A movement in Australia to introduce science, technology, engineering and math (STEM) skills to students as early as kindergarten is the right way to get them interested in these subjects, the team at building set toy company Click-A-Brick says.
In a column for the Canberra Times, school curriculum and technology integration specialist Dr. Jane Hunter of the School of Education at the University of Western Sydney wrote that if schools want children to become interested in the STEM fields as they grow, they’ll need to introduce these concepts in kindergarten.
“Beginning that skill and knowledge development in STEM with students in the very early years at school seems pressing. By all reports, it is too late once they have reached high school. … Piquing the curiosity of children in primary schools is where interest and skill development in STEM subjects must commence,” Hunter wrote.
Hunter outlined a teaching workshop she participated in that, among other things, had students looking at the way objects move. As part of the lesson, kindergarten students observed how a certain toy moved and then took the toy apart to see why it moved the way it did. The students were “engrossed” by taking apart the toys to see what made them move, the curriculum expert said. The children also used mobile devices in their learning, using various apps that allowed them to animate photographs of objects they took pictures of.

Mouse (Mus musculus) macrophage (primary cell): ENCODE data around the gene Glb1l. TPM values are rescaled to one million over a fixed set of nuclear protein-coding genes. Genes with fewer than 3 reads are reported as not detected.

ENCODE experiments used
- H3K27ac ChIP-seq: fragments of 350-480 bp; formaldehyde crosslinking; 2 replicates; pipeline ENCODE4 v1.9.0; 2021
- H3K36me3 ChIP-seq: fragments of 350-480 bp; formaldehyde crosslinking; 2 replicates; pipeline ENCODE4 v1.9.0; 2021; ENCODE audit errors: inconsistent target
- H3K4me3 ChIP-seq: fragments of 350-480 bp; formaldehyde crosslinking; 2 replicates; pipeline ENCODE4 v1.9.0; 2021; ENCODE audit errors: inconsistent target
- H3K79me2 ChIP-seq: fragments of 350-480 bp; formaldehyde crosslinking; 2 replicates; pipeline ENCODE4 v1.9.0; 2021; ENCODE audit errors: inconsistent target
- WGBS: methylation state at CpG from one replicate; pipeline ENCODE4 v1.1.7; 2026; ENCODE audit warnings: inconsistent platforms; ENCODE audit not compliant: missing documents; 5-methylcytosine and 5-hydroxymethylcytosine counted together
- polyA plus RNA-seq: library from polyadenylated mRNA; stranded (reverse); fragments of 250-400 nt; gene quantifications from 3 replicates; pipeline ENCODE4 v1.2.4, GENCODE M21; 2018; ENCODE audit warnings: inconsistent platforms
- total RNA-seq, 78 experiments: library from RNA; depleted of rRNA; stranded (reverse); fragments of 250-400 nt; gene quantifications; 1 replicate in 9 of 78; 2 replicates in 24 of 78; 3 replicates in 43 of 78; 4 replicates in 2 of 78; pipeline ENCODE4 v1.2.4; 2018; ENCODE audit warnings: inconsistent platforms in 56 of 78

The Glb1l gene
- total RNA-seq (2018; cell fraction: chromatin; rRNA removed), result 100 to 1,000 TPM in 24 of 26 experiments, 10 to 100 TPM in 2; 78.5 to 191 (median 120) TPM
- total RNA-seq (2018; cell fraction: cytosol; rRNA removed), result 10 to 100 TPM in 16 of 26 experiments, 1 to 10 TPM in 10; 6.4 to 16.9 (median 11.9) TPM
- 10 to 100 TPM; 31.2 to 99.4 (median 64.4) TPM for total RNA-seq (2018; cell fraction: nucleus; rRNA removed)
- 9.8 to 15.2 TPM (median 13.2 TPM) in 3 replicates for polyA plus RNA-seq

The education specialist also said that the Australian government would need to put more funding into teacher professional development and upgrades to school software and hardware.
Starting students as young as kindergarten in STEM curriculum activities is the right way to introduce them to these important educational concepts, Click-A-Brick Co-Founders Jason Smith and Georg de Gorostiza say.
“Introducing STEM curriculum in kindergarten will go a long way toward getting students interested in them,” Smith said. “It’s the perfect age to do it, really. People are never more curious about things and they never learn as easily as when they’re children. They want to know everything about everything and getting them doing little science experiments or discovering the way things work will use their already natural curiosity and learning capability to kickstart a real interest in these fields.”
Hunter concluded her column by saying “parents too must take their part in positively valuing and encouraging the study of STEM subjects at all levels of their child’s education.”
To help encourage an interest in the STEM fields even prior to kindergarten, parents can get the right toys for their children, the entrepreneurs say. Toys like building sets get children interested in the way things are put together and, together with the right curriculum at their school, can help spur interest in STEM skills.
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